Ceci is the contraction of ce + ici (this + here), while cela is the contraction of ce + là (this + there). When translating, note that you do not say "this here" or "that there", just "this", and "that". These are pronouns and are typically used as the subject of a sentence.
Ceci is rare in spoken French. Just as là commonly replaces ici in spoken French (Je suis là - I'm here), French speakers tend to use cela to mean either "this" or "that." Ceci only really comes into play when one wants to really distinguish between this and that, e.g.,
- Je ne veux pas ceci, je veux cela = I don't want this, I want that.
I can't speak to what Canadian French or Belgian French or African French use. But Laura Lawless says it's rare, and I'll take her word for it. http://french.about.com/od/grammar/a/indefinite-demonstrative-pronoun.htm
I was reading an article that said that other versions of French only have very slight differences, so no matter what you learn you're not going to really get confused talking to another French speaker. From what I understand it's like an American talking to an English person.
"Ce", "cet", "cette" and the plural "ces" are demonstrative adjectives, not pronouns, i.e., they will always precede a noun and will be translated as "this" or "that" (a demonstrative adjective, not a pronoun); "ces" will be rendered as "these" or "those". "Ce", "ceci", "cela" and "ça" can be demonstrative indefinite pronouns; i.e., they substitute for a noun. They are not interchangeable. "Ça" is usually translated as "that" or sometimes "it". "Ceci" will always be translated as "this" (a pronoun, not an adjective). http://french.about.com/od/grammar/a/adjectives-and-pronouns.htm
No, that doesn't work, not even with celui/celle/ceux/celles-ci (that would translate to this/these ones [that/those ones won't work because then that would be celui/celle/ceux/celles-là]). Ci, on the other hand, is not a legitimate French word (it is actually ici contracted), so that wouldn't work either. Nor cela (ce + là?), as it would translate to "that".
The only correct translations I can think of as "correct" translation is the above one.
Correct me if I'm wrong, please.
Though generally used as as adverb on Duolingo to emphasis this, e.g., ce livre-ci (this book), "ci" is also a demonstrative pronoun meaning "this", hence "comme ci" is definitely "like this". Here's another expression to demonstrate how it is used this way: l'un dit ci, l'autre dit ça = one says this, the other says that.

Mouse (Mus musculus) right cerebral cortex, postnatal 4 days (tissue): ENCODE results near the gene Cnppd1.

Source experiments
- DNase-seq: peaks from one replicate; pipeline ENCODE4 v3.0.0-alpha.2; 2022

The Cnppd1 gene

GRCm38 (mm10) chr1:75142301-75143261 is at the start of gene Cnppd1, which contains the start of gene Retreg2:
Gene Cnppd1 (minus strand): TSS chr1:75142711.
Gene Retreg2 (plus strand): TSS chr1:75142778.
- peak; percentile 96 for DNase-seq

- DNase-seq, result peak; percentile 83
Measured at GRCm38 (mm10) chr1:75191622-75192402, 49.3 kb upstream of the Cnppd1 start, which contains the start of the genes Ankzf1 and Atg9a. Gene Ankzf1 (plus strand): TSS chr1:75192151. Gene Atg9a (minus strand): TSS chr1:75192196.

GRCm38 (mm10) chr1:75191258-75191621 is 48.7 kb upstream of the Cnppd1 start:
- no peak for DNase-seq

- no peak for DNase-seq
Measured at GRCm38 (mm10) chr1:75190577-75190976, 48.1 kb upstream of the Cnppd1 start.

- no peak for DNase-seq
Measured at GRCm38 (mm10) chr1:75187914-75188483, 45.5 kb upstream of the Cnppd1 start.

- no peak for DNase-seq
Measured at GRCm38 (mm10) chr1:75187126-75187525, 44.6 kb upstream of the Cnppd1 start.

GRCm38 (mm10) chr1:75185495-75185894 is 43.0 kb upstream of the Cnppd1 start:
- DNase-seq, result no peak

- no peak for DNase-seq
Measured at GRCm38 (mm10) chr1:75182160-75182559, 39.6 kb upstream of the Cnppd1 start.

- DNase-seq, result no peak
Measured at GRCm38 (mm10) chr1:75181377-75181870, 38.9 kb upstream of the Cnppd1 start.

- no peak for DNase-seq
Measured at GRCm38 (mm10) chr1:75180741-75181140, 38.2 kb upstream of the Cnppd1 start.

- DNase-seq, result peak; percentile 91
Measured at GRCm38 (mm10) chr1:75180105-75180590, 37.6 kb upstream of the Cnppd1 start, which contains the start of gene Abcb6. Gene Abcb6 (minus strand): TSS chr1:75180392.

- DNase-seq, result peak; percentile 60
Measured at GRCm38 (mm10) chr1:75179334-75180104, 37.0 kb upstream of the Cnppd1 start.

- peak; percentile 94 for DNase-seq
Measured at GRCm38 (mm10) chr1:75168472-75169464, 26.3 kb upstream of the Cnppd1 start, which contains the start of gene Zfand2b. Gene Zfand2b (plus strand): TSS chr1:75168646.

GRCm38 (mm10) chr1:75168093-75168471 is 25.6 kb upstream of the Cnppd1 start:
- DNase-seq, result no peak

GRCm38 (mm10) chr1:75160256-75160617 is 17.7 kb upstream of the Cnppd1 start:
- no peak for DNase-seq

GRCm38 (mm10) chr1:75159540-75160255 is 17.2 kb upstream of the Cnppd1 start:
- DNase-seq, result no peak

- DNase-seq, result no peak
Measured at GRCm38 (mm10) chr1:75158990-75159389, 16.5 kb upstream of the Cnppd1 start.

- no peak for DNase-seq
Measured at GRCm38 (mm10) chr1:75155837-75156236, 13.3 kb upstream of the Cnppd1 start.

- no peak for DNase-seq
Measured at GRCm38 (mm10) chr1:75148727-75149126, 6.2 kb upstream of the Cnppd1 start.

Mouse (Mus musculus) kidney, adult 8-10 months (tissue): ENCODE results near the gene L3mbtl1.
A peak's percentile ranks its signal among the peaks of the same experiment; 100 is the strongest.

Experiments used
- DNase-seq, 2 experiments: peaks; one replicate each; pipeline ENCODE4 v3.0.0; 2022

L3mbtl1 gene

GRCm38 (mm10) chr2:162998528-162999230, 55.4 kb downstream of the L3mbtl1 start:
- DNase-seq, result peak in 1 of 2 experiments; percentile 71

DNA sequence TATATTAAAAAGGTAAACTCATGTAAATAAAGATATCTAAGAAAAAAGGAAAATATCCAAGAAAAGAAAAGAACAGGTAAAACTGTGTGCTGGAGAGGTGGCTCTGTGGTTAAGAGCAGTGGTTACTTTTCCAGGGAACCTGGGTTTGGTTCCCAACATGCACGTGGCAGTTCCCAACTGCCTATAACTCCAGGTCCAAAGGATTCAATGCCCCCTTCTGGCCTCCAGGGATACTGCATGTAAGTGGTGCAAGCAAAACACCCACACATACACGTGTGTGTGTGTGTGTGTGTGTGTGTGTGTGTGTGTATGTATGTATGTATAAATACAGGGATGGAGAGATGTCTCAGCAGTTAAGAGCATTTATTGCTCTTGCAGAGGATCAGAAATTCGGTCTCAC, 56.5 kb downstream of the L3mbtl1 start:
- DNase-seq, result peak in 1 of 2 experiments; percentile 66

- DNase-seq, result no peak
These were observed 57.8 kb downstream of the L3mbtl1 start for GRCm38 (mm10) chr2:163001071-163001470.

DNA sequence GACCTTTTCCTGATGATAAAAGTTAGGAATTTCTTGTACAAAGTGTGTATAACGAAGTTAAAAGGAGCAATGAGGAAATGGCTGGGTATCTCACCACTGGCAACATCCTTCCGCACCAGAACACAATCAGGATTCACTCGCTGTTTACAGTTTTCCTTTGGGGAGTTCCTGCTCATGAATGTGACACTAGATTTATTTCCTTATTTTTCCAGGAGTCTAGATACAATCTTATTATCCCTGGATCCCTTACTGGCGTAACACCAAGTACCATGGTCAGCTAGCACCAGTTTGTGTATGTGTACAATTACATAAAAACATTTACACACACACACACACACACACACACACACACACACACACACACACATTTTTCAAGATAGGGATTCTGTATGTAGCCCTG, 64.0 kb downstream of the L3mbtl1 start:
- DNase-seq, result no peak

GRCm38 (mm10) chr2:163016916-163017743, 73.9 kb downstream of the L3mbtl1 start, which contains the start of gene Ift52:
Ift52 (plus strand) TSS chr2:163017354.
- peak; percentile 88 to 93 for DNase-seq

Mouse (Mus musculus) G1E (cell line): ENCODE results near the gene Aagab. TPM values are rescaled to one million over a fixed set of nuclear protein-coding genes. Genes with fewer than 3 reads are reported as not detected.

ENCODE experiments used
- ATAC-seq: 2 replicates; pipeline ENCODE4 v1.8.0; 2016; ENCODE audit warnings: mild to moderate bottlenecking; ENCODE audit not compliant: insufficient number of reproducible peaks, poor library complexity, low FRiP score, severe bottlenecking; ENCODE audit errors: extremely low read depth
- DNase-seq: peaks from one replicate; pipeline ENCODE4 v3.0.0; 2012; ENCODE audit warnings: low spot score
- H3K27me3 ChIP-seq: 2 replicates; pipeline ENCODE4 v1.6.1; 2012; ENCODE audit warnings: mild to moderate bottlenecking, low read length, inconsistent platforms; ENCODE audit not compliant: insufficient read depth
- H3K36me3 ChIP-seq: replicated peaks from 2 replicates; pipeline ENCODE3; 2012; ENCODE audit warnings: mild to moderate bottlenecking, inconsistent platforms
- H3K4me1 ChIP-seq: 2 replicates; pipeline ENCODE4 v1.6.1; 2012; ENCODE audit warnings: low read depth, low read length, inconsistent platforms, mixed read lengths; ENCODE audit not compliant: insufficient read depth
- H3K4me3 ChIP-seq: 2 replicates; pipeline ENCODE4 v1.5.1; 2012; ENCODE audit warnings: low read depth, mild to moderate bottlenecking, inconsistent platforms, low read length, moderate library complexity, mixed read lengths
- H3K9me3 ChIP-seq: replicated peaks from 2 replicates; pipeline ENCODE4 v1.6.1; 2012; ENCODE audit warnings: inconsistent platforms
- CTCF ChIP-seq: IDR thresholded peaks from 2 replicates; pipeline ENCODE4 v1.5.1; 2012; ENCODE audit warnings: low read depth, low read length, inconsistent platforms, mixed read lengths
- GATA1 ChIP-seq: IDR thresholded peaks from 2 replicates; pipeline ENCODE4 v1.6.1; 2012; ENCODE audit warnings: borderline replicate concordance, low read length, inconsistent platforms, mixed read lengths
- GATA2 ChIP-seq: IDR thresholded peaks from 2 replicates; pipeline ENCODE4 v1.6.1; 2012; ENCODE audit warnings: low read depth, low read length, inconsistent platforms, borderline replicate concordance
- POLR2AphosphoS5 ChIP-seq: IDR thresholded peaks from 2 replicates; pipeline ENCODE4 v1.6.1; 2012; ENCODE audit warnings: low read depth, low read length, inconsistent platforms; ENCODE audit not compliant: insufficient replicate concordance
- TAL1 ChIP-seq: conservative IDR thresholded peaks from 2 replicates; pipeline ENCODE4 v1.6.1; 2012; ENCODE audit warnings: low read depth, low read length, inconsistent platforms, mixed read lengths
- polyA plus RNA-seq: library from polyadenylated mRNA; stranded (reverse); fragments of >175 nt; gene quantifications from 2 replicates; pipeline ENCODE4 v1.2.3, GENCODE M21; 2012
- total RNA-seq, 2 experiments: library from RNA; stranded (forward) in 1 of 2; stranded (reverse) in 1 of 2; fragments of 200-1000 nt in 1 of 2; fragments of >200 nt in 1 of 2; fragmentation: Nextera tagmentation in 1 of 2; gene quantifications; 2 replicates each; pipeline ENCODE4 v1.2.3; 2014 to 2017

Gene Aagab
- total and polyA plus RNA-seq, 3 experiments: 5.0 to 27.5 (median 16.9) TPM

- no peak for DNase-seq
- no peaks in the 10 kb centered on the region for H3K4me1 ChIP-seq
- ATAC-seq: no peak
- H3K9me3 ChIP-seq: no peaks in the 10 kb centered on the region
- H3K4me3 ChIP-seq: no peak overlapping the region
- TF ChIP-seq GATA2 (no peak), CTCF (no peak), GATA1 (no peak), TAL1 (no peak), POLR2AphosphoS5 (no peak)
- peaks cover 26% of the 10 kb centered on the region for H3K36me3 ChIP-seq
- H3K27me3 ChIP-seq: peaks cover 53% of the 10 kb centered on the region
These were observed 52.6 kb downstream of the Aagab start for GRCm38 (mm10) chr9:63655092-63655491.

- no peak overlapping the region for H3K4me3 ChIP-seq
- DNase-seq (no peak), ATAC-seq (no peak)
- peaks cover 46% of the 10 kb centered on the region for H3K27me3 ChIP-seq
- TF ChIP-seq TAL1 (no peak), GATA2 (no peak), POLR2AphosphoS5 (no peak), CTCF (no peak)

So just to confirm...
Ce (cet)/cette/ces = this/that (indefinite) Ca = this/that (indefinite, informal, for etre/avoir) Ceci = this (indefinite, formal) Cela = that (indefinite, formal) Celui = the one that.... Celui-ci = this one? Or 'this one here'? Celui-la = that one? Or 'that one here'?
Could someone clarify the difference between ceci and celui-ci?
And if ceci is indefinite, what is definite? Because the Duo Tips section gives the example 'Non, ceci est le mien. Cela est le tien' - which seems pretty definite.
Still there, skiffie? It may help to focus in on the part of speech because there are two kinds of "this/that/these/those".
- Ce, cet, cette : are used as demonstrative adjectives. Used before a noun (e.g., ce livre, cette voiture), they mean "this/that book", "this/that car".
- Ce, ceci, cela, ça : are indefinite demonstrative pronouns. Note that "ce" may be used either as an adjective or a pronoun. There are also variable demonstrative pronouns (celui, celle, ceux, celles).
Explore these links for more information:
I'm not a French teacher, and because this things come so naturally to me, I'm having a hard time figuring out how to explain the different situations.
« Ceci » is definitely “this” but « cela » can be either “this” or “that”, and even “it” like in « Cela ne marche pas » (“it doesn't work”). Keep in mind that we say « cela » a lot a time in his “casual” form: « ça » (avoid writing it, but you can say that as much as you want). We would say « Ça ne marche pas ».
But for a more technical answer about « ceci » and « cela », I'm afraid I don't know how to help you. Maybe someone here can.
When you start a skill, there's an explanation page below the lessons. It gives some background on what you're about to practice. I've started actually reading through them before starting the lesson, and it helps me a lot.
Also, during lessons, there is a link "Tips & Notes" in the upper left corner, below the blue bar.
See the note from n6zs just below. Comme ceci is used when you are trying to show a move, a technique or something to someone. You just perform the move, technique etc and say to the person: comme ceci (like this) (but more often you will be saying comme ça or comme cela) . It will help to read above comments by n6zs as well for more specificity.